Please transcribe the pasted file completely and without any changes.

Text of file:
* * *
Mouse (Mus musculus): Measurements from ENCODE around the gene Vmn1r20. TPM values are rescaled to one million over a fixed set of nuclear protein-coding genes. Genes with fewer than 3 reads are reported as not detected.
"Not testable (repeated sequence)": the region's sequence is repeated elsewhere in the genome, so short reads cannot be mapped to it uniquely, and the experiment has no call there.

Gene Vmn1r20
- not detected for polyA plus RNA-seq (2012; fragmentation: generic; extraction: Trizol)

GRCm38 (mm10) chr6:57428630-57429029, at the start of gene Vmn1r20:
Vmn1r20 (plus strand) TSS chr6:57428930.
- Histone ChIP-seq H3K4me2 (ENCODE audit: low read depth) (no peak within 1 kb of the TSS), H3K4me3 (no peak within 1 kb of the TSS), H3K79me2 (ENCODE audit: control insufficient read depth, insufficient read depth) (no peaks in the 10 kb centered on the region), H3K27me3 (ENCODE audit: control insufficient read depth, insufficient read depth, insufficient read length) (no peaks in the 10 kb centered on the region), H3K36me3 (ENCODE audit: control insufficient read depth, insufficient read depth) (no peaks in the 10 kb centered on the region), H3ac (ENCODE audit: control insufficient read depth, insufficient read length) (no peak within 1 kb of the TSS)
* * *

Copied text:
Mouse (Mus musculus): Measurements from ENCODE around the gene Vmn1r20. TPM values are rescaled to one million over a fixed set of nuclear protein-coding genes. Genes with fewer than 3 reads are reported as not detected.
"Not testable (repeated sequence)": the region's sequence is repeated elsewhere in the genome, so short reads cannot be mapped to it uniquely, and the experiment has no call there.

Gene Vmn1r20
- not detected for polyA plus RNA-seq (2012; fragmentation: generic; extraction: Trizol)

GRCm38 (mm10) chr6:57428630-57429029, at the start of gene Vmn1r20:
Vmn1r20 (plus strand) TSS chr6:57428930.
- Histone ChIP-seq H3K4me2 (ENCODE audit: low read depth) (no peak within 1 kb of the TSS), H3K4me3 (no peak within 1 kb of the TSS), H3K79me2 (ENCODE audit: control insufficient read depth, insufficient read depth) (no peaks in the 10 kb centered on the region), H3K27me3 (ENCODE audit: control insufficient read depth, insufficient read depth, insufficient read length) (no peaks in the 10 kb centered on the region), H3K36me3 (ENCODE audit: control insufficient read depth, insufficient read depth) (no peaks in the 10 kb centered on the region), H3ac (ENCODE audit: control insufficient read depth, insufficient read length) (no peak within 1 kb of the TSS)